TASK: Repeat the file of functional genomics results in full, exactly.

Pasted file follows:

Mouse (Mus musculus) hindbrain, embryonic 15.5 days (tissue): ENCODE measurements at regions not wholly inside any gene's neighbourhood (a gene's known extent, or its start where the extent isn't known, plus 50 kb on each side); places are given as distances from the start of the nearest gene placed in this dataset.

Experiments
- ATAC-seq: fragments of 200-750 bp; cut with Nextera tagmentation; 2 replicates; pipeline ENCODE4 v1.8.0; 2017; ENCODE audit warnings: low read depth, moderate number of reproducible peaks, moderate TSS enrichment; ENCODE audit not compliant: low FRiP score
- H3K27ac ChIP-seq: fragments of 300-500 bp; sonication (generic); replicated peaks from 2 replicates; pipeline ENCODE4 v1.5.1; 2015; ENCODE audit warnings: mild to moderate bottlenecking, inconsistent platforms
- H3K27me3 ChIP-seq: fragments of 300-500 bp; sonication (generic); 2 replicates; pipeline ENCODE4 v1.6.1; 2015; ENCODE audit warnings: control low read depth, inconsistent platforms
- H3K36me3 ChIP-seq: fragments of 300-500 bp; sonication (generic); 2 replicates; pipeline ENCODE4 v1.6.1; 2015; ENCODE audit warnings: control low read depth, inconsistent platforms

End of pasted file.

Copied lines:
Mouse (Mus musculus) hindbrain, embryonic 15.5 days (tissue): ENCODE measurements at regions not wholly inside any gene's neighbourhood (a gene's known extent, or its start where the extent isn't known, plus 50 kb on each side); places are given as distances from the start of the nearest gene placed in this dataset.

Experiments
- ATAC-seq: fragments of 200-750 bp; cut with Nextera tagmentation; 2 replicates; pipeline ENCODE4 v1.8.0; 2017; ENCODE audit warnings: low read depth, moderate number of reproducible peaks, moderate TSS enrichment; ENCODE audit not compliant: low FRiP score
- H3K27ac ChIP-seq: fragments of 300-500 bp; sonication (generic); replicated peaks from 2 replicates; pipeline ENCODE4 v1.5.1; 2015; ENCODE audit warnings: mild to moderate bottlenecking, inconsistent platforms
- H3K27me3 ChIP-seq: fragments of 300-500 bp; sonication (generic); 2 replicates; pipeline ENCODE4 v1.6.1; 2015; ENCODE audit warnings: control low read depth, inconsistent platforms
- H3K36me3 ChIP-seq: fragments of 300-500 bp; sonication (generic); 2 replicates; pipeline ENCODE4 v1.6.1; 2015; ENCODE audit warnings: control low read depth, inconsistent platforms